Warsaw ready to step in to save heritage building for London’s Polish community Campaign to maintain historic Polish Hearth Club reaches critical phase. By James Brewer
Poland’s government has responded to an SOS over the fate of the much-loved Polish Hearth Club in London with a £20m gesture, according to sources. Warsaw is apparently prepared to pay a market price to prevent the premises falling into the hands of property developers.
Polish leaders are standing by with the offer if no other solution can be found. A decision to put the Exhibition Road club up for sale, because it apparently needs £1m to be spent on urgent upkeep, has caused outrage among sections of the estimated 1m people in the UK with Polish background or connections.
What has happened to bring about this sudden sale? Could it be that a mystery buyer has put in a bid, which has sparked alarm among members that the building’s historic link with Poland will be severed.
Alongside the many causes in the maritime world and elsewhere which have adopted the acronym SOS (including prominently the shipping industry anti-piracy campaign), the Save Ognisko Society was created to campaign against the sale of Kensington-based club known in Polish as Ognisko Polskie, and explore options to help improve its popularity and financial security.
An intervention by the Polish authorities would maintain the building’s historical link with Poland, and enable the continuation of Polish cultural events, including the celebrated tradition of hosting book launches. While welcoming such an initiative, many interested parties would rather a solution be found to allow the club to remain wholly independent.
A minority of the committee members has claimed that chairman Andrzej Morawicz and the bulk of the committee decided to go for a sale without consulting them. The proposed sale would be an immense loss and very damaging to the Polish community, according to the Polish Heritage Society UK – a registered charity which, says its website, “exists to remember, record and propagate among the wider British public the contribution of Poles to our shared, common cultural and historical heritage within the UK.”
The society is urging members to vote against the sale, at an extraordinary general meeting that has been fixed for May 27 2012. An on-line petition calling for a rethink on the disposal has been signed by more than 1, 700 people.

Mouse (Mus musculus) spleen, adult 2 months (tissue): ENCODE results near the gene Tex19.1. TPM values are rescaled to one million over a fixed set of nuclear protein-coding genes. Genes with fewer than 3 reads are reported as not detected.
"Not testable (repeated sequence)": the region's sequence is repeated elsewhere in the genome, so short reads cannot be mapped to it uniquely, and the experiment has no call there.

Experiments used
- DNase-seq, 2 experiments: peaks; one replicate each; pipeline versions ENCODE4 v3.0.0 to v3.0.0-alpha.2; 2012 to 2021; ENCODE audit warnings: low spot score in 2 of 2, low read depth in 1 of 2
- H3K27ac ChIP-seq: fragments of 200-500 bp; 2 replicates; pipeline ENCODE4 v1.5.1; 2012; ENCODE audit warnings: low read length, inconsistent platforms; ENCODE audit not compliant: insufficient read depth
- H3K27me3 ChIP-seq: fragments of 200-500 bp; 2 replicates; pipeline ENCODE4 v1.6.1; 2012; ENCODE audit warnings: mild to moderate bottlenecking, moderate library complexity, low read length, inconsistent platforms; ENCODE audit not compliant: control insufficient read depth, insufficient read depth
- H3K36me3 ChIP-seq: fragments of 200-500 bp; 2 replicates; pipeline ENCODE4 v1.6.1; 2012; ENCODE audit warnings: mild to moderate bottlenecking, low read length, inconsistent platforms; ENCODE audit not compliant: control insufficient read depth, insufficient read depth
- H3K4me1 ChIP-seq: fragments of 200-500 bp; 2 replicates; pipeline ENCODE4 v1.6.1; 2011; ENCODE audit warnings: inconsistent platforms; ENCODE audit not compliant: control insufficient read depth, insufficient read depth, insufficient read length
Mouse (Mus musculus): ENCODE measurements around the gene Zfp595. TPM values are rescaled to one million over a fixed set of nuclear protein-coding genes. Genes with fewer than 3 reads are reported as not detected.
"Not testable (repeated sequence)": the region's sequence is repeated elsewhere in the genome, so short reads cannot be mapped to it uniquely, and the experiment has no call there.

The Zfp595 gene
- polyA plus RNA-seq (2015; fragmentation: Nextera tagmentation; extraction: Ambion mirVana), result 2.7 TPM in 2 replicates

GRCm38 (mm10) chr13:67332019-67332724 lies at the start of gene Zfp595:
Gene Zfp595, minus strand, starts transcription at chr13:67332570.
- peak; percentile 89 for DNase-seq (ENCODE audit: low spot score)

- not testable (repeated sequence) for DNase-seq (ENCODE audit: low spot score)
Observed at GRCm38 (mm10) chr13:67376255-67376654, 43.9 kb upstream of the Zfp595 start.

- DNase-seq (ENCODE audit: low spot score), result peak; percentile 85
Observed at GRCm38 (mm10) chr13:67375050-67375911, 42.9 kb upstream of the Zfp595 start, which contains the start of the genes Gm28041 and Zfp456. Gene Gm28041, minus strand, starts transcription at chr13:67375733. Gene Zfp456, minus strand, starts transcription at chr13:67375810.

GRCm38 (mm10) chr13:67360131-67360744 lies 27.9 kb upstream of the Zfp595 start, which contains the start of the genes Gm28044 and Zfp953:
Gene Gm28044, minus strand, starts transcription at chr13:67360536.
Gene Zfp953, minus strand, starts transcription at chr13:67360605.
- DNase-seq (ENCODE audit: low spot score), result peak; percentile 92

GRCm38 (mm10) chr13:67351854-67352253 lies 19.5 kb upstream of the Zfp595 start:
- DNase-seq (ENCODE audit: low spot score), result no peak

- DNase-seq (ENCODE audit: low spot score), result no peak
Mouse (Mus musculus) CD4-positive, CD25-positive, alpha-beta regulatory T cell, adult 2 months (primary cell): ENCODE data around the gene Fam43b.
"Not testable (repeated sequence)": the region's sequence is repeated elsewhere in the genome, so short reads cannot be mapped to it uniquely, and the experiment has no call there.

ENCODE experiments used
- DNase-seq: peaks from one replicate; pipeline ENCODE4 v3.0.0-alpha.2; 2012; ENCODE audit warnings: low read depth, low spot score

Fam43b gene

One rallying meeting was hosted by the Polish-born artist Basia Hamilton, who is renowned for her portraits of British royalty and other leading figures. The Duke of Kent and Lord Parkinson are among those who oppose a commercial sale. Lord Parkinson, a former president of the Anglo-Polish Conservative Association, which held all its meetings at the club, said it would be tragic if the building with its history and memories for generations of Polish people living in London, should be sold.
The club was founded 71 years ago for Poles who were regrouping in Britain when Poland fell to the Nazi invasion and was bitterly fought over by Soviet forces. It was the meeting place of the Polish government in exile, and continued to be the headquarters of oppositionists for 50 years.
Writer and historian Celia Lee, who is a great supporter of the Polish community, told us: “Prince George, the first Duke of Kent , officially opened the Polish Hearth Club in 1941. The Polish people adored ‘gorgeous George’ and invited him to become King of Poland. Sadly, he was killed on active service in 1942, when his ‘plane crashed into a hill in Scotland shortly after take-off.
“It was to have been an honour for me to launch the first ever book about Prince George’s son, His Royal Highness Prince Edward The Duke of Kent, at the Polish Club in about two years’ time, ” said Ms Lee, who is author of The Churchills and joint editor with Paul Strong of Women in War. “If the sale of the club goes ahead [as originally mooted] our goal will not be fulfilled, and Ariadne’s thread of history will be broken.”
Lord Belhaven and Stenton, who was decorated with the award of Commander, Cross of Order of Merit of Poland in 1995, is among those who have rushed to the defence of the club. Married to a Pole, Lady Malgosia, he has been a member of the club since 1986.
In a published letter, Lord Belhaven said: “The club has historic significance for Poles in the UK far beyond the pecuniary value of the property.” It had stood as a standard for all free Poles through the dark ages of German and Soviet occupation and was a living monument to the bravest nation in Europe.
The club was once described by Time Out as a “romantic, relaxing destination” for dining.